Safety, Standards & Regulation, Workforce, Certification & Training

First of ARA’s national training courses launched

The Australasian Railway Association (ARA) has launched the National Track Safety Induction (NTSI) courseware, as its first step towards nationally consistent training in the rail industry.

Launched last night at the RISSB Rail Safety Conference in Melbourne, the NTSI courseware is the result of industry collaboration towards a national approach for training.

The courseware is focused on training workers to operate safely within the rail corridor, with common course materials across Australian jurisdictions.

A national approach for this training will create efficiencies, through reduction in the retraining for workers operating across different networks and states, potentially saving millions, the ARA said.

“This harmonisation will create a safer, more productive and cost effective approach to learning and development activities in the rail industry,” ARA chief executive Bryan Nye said.

Nye estimates the development of one common course will save individual organisations around $80,000 on average, and said in the long term, common courseware for all rail-specific training can save the industry more than $39 million.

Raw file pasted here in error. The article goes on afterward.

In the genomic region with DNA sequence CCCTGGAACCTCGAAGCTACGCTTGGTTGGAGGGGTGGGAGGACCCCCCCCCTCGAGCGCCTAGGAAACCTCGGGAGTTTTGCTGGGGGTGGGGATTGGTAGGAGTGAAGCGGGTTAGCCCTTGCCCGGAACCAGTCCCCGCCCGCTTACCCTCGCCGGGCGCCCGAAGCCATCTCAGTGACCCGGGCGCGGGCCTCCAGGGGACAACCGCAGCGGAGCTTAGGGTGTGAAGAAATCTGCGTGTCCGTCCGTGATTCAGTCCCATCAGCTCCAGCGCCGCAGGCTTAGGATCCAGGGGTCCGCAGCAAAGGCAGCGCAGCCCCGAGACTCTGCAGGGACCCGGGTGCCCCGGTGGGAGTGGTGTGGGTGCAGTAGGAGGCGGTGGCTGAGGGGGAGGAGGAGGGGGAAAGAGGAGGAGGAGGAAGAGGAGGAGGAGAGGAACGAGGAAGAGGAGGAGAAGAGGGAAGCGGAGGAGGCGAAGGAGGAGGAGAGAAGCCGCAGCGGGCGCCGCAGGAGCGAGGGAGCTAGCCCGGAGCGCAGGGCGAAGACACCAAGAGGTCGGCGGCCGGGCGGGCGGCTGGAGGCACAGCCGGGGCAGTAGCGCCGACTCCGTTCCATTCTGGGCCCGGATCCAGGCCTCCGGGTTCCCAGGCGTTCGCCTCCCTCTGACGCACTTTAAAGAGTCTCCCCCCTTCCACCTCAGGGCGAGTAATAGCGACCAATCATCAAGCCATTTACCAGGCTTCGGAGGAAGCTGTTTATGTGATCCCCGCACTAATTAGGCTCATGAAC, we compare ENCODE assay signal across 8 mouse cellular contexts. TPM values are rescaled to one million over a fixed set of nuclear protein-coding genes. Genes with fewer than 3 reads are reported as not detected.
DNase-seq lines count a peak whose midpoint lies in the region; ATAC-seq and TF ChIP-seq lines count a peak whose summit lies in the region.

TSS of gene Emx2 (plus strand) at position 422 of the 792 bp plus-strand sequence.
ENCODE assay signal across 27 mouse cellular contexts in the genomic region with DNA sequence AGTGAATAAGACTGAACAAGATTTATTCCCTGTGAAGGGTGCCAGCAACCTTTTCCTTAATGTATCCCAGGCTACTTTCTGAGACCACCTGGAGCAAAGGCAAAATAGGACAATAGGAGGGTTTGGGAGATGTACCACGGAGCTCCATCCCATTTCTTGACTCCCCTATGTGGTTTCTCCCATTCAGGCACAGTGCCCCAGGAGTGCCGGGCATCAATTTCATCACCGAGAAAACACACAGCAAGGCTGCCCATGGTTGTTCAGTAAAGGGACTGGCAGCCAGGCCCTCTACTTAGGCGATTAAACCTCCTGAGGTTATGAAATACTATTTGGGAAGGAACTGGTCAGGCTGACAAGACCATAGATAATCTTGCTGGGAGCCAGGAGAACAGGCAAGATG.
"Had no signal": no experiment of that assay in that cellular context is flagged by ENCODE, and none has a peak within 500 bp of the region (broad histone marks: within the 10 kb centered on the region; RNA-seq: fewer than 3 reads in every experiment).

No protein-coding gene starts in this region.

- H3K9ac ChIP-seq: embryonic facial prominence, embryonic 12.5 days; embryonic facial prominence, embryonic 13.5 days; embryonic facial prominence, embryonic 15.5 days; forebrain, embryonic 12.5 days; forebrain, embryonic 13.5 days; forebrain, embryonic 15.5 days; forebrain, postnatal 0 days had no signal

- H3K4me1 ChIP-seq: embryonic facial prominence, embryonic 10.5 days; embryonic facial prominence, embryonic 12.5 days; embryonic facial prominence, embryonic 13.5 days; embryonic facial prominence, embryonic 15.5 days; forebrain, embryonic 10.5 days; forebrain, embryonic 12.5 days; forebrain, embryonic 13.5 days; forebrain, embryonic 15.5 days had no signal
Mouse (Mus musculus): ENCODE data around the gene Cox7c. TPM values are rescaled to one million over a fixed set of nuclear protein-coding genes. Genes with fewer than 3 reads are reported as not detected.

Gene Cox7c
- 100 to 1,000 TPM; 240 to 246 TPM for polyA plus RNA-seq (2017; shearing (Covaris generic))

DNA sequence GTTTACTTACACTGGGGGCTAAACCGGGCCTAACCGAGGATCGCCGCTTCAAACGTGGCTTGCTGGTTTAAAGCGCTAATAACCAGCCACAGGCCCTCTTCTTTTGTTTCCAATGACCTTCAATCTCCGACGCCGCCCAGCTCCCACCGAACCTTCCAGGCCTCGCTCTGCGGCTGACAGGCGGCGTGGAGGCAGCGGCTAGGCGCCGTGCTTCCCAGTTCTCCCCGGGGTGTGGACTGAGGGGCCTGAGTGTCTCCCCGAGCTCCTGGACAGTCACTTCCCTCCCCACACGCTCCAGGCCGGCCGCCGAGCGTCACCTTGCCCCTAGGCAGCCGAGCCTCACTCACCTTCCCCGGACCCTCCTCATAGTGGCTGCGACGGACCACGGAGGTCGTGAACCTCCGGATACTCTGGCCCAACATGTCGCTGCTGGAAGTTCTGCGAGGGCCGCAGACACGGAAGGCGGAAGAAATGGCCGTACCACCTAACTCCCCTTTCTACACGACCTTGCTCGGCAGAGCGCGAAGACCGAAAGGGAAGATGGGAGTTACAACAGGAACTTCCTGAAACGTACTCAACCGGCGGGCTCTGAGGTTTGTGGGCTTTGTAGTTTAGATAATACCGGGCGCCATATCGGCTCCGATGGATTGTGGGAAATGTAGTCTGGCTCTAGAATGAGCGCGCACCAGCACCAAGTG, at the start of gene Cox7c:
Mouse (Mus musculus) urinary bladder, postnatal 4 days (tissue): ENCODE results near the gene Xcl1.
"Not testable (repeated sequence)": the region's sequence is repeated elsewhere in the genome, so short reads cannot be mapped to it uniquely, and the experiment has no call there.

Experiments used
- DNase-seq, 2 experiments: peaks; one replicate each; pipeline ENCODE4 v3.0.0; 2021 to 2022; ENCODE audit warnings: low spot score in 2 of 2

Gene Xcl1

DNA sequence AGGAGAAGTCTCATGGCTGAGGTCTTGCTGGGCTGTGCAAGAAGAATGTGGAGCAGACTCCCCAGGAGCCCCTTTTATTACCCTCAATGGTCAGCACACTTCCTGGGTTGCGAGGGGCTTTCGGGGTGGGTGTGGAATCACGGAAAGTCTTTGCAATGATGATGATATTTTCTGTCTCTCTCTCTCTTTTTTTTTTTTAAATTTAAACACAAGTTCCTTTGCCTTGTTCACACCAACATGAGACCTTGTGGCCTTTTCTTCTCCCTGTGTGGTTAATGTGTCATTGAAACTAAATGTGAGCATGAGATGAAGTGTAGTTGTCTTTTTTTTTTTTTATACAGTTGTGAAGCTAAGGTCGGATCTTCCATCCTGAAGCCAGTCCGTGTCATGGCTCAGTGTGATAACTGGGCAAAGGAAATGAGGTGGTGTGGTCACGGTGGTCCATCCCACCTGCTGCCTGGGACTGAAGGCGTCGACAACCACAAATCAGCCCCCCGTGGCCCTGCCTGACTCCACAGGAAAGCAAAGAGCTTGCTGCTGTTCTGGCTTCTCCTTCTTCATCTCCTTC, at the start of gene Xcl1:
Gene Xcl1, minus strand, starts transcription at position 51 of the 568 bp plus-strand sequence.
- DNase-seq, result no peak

“With movement in the industry over the last ten years towards a national rail system, it is increasingly common for rail maintenance owners, operators, suppliers and contractors to work across multiple jurisdictions,” Nye said, “creating unnecessary inefficiencies and impacting on productivity.”

The NTSI courseware covers the core competency requirements of level 1 track safety awareness that. The ARA says the material is designed to meet the needs of multiple networks across Australia.

“A great deal of work has been completed to reach this point thanks to the dedication and commitment demonstrated by representatives from 14 accredited rail operators and infrastructure managers who worked in partnership on this initiative,” Nye said.

“However it is only the start of the journey,” he concluded.

“Maintaining this consistency and ensuring the quality of training delivery for the NTSI is a high priority for ARA and its members.”

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